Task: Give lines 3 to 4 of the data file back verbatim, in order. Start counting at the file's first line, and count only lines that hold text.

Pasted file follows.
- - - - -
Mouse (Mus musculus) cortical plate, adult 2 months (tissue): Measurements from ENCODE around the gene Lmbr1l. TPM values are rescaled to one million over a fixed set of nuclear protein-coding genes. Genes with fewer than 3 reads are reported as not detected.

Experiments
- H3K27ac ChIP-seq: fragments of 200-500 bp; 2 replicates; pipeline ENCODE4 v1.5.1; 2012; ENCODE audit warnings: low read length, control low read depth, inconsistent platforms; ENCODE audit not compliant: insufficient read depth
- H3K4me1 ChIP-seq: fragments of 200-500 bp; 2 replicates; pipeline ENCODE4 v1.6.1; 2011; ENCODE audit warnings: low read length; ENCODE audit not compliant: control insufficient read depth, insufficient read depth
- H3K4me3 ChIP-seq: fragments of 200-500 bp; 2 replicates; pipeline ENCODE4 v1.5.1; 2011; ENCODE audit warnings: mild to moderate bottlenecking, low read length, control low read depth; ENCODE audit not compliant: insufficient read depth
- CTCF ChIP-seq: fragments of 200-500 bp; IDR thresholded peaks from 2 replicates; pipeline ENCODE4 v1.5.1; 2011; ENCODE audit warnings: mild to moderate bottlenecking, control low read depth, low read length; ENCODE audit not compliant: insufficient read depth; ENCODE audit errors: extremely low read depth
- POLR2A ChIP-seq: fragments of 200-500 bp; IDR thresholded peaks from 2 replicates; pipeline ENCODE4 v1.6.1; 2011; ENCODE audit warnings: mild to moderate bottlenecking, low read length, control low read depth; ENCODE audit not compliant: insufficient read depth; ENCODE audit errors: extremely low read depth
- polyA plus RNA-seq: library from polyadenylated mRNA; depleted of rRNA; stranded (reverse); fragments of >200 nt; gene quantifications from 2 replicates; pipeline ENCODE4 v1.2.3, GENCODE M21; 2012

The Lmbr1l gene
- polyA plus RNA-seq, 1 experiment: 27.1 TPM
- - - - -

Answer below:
- H3K27ac ChIP-seq: fragments of 200-500 bp; 2 replicates; pipeline ENCODE4 v1.5.1; 2012; ENCODE audit warnings: low read length, control low read depth, inconsistent platforms; ENCODE audit not compliant: insufficient read depth
- H3K4me1 ChIP-seq: fragments of 200-500 bp; 2 replicates; pipeline ENCODE4 v1.6.1; 2011; ENCODE audit warnings: low read length; ENCODE audit not compliant: control insufficient read depth, insufficient read depth